This summer I’ve spent a lot of time reading about crisis after crisis going on in the world and it’s never-ending. There are innumerable articles about the world economy’s collapse and why my generation doesn’t stand a chance. Dreams have been replaced by negativity, mistrust and doubt. First, a mad man kills children and teenagers on an island because he is part racist, part suppressor of democracy and equal rights for all. Then Greece hits a new low point and the people lose their pensions, their jobs, and their hope. Later, the markets crash and more people are financially ruined. And finally, the London riots. This last one hits a bit harder as London is home. I have to say I’m not surprised but that doesn’t mean I’m not ashamed.
Polls suggest that the standard of living in London is generally low. I can relate to this considering I live in a flat that costs two times the price of a flat in Sweden (where I was born and raised). It has mould on the walls and is located within a moderately high crime rate area. Pay rates are also among the lowest I’ve ever come upon, yet it’s still worth it. London has a vibe like no other city and I’ve always felt exhilarated by its opportunities but now I’ve got a bad feeling in the pit of my stomach. Even though these riots are in part effects of vandals and thieves there is still a very serious message being sent to the rest of the world. Suddenly I see my city in a completely different view.
There's no denying that London (or the entire UK for that matter) is lacking in several important public services, leading to the upset of the people. Student fees are high and taking out massive loans is never an attractive option, especially when there aren’t many jobs to be found. Strangely enough, job opportunity is part of why London was so appealing to me. Sweden is also experiencing one of the worst financial times in the country’s history; the unemployment percentage is higher than ever and it’s hardest on the younger citizens. Both countries are lacking in motivation and hopelessness is a strong and well-known emotion. I should know; the feeling felt very familiar when I returned to Sweden from my study year abroad. I’d just come back from Australia, entirely broke with an extensive student loan hanging over my head, and most of my Swedish work contacts had been slightly neglected. Thanks to a lot of hours spent sending out countless resumes and previous work experience I managed to get a summer job but I still spent two months unemployed and feeling like a failure. And believe me, I got lucky. A lot of people didn’t get work.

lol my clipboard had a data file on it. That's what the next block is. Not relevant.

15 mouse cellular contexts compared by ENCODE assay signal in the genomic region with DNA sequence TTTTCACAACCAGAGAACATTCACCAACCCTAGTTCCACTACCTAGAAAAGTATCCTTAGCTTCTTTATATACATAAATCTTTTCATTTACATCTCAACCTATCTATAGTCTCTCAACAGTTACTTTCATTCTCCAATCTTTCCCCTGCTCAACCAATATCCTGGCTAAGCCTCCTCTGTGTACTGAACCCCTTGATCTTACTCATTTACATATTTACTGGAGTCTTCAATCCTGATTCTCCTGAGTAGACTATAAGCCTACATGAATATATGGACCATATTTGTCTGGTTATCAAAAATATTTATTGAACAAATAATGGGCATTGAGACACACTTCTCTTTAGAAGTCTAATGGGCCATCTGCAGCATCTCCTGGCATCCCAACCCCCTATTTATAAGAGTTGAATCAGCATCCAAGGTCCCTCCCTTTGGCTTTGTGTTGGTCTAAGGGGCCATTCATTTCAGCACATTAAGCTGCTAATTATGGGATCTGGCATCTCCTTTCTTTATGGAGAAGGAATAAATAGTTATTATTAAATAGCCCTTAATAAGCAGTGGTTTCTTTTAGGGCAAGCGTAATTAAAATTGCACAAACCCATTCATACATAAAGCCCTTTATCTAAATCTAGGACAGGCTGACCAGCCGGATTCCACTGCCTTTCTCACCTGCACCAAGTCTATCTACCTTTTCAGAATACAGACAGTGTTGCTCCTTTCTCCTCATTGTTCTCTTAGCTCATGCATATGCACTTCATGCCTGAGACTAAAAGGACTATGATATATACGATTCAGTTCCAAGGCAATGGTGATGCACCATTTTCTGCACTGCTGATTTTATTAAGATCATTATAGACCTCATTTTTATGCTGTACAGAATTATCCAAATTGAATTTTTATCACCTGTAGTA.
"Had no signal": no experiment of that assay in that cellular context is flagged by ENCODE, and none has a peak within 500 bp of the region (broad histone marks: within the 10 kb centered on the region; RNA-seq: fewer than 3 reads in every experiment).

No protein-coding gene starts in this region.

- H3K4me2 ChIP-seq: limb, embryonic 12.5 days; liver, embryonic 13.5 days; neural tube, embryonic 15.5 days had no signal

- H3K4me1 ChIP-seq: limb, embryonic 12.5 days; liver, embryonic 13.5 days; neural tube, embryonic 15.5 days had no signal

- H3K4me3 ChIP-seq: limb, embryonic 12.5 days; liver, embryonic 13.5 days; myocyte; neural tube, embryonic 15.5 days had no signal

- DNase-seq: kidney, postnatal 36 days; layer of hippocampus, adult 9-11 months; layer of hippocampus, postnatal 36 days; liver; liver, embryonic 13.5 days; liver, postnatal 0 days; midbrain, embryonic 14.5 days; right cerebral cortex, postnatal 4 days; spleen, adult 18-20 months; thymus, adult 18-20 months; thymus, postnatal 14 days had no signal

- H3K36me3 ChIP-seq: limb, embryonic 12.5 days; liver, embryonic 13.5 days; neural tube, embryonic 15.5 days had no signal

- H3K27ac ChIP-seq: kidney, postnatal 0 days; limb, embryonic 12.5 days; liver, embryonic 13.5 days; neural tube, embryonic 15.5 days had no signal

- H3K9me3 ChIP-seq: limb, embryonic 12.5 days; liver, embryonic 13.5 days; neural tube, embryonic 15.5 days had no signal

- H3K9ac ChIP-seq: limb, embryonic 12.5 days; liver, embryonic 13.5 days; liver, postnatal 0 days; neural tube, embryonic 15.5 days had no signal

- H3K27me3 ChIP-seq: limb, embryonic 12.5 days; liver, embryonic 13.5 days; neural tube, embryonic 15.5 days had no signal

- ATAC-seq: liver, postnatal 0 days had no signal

My surname is Abgarian. It’s hard to pronounce and even harder to remember. I’ve been judged over the years for my name and I’m fairly sure I’ve missed out on a few job opportunities. I’ve experienced my fair share of prejudices and racism, being seen for where I’m from rather than who I am, but London felt different to me. It inspired me. What’s most beautiful about the city is its diversity. People come to London from all over the world to start a new life and yet there’s still a massive divide. The subject is slightly taboo as people don’t like to admit that they have prejudices. We’re supposed to be open and honest, to respect everyone and their individual cultures. This notion is admirable and something to strive for. It’s “the perfect world” but it's not where we are now.